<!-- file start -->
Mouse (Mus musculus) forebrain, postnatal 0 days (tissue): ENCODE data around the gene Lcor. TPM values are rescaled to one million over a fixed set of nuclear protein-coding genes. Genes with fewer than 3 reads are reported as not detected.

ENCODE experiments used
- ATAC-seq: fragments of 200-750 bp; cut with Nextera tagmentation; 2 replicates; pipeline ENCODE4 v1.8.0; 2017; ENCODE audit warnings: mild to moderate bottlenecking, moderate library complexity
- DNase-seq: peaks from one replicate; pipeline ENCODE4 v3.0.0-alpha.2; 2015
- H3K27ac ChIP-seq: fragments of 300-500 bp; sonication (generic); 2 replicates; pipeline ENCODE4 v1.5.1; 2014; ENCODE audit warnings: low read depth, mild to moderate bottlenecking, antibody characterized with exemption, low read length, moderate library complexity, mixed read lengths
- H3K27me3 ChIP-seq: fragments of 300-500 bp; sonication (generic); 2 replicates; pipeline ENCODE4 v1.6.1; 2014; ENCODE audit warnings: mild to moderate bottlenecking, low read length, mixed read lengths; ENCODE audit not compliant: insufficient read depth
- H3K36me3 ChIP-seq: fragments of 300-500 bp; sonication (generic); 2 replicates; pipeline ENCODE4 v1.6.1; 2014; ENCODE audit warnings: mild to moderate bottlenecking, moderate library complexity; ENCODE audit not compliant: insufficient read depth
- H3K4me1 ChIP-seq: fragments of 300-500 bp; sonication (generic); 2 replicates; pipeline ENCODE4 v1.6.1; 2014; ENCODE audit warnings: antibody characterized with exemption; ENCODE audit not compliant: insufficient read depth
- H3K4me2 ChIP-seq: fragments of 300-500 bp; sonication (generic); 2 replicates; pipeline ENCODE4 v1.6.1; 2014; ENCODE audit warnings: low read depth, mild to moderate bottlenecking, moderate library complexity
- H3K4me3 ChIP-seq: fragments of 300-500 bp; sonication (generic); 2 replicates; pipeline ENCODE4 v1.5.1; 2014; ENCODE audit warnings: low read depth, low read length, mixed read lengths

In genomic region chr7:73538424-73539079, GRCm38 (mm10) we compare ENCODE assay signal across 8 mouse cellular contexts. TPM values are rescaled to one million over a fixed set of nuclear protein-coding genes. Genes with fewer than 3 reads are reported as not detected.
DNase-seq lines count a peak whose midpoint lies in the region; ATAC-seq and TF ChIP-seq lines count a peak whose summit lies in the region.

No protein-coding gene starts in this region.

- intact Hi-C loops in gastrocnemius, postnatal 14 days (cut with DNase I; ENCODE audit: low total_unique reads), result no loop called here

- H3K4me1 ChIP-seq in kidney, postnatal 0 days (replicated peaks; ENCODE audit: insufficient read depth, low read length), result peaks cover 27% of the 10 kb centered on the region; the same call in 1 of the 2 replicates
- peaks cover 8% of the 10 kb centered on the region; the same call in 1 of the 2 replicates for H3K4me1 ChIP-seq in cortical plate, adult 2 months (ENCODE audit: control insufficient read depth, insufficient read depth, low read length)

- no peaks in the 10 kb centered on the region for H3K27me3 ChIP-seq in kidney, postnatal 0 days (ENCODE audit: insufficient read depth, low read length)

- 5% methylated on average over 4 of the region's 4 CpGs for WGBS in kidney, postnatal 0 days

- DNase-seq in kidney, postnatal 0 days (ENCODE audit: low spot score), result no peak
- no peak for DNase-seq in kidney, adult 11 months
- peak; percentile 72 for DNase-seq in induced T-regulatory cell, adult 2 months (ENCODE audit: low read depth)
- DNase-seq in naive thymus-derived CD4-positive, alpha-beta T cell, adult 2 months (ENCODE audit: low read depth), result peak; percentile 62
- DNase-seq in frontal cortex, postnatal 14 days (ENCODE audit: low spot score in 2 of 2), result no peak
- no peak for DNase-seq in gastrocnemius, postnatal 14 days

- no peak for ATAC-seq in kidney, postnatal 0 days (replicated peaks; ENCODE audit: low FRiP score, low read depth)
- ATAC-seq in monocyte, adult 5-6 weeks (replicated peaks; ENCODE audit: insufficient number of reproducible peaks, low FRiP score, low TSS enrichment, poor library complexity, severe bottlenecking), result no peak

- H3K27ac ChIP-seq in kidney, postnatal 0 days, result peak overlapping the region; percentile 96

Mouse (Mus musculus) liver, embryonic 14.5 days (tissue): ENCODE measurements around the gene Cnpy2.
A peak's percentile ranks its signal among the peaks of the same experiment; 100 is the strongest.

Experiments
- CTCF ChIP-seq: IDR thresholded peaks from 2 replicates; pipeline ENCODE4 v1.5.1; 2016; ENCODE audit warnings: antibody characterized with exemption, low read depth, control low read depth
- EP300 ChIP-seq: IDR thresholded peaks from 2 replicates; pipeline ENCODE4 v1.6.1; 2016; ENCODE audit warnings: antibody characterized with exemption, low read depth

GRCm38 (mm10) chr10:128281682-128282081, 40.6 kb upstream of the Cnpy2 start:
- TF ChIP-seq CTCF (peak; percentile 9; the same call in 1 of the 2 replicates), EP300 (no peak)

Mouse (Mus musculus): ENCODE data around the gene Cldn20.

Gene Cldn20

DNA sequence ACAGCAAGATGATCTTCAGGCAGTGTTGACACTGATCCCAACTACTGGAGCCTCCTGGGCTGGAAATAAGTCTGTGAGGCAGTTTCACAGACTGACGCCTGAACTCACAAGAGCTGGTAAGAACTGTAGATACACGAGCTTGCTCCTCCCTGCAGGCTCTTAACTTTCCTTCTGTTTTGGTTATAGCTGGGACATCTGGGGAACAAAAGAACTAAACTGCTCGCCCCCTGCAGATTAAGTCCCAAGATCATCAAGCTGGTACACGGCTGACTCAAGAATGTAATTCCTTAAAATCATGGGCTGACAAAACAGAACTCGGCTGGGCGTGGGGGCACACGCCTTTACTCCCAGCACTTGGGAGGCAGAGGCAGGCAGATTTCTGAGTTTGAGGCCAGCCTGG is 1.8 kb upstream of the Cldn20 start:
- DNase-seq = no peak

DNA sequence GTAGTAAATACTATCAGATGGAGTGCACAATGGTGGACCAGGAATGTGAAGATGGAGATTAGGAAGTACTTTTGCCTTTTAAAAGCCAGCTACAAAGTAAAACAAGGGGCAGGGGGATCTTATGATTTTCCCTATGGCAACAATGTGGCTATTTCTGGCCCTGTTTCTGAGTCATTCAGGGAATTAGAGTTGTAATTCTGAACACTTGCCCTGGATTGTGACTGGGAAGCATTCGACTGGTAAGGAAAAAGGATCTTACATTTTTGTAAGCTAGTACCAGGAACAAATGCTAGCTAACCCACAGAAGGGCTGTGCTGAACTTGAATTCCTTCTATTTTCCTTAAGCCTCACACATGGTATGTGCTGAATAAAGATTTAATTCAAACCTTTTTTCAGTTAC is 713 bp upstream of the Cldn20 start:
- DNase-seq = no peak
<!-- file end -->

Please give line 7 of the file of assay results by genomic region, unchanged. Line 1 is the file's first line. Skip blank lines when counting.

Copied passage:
- H3K36me3 ChIP-seq: fragments of 300-500 bp; sonication (generic); 2 replicates; pipeline ENCODE4 v1.6.1; 2014; ENCODE audit warnings: mild to moderate bottlenecking, moderate library complexity; ENCODE audit not compliant: insufficient read depth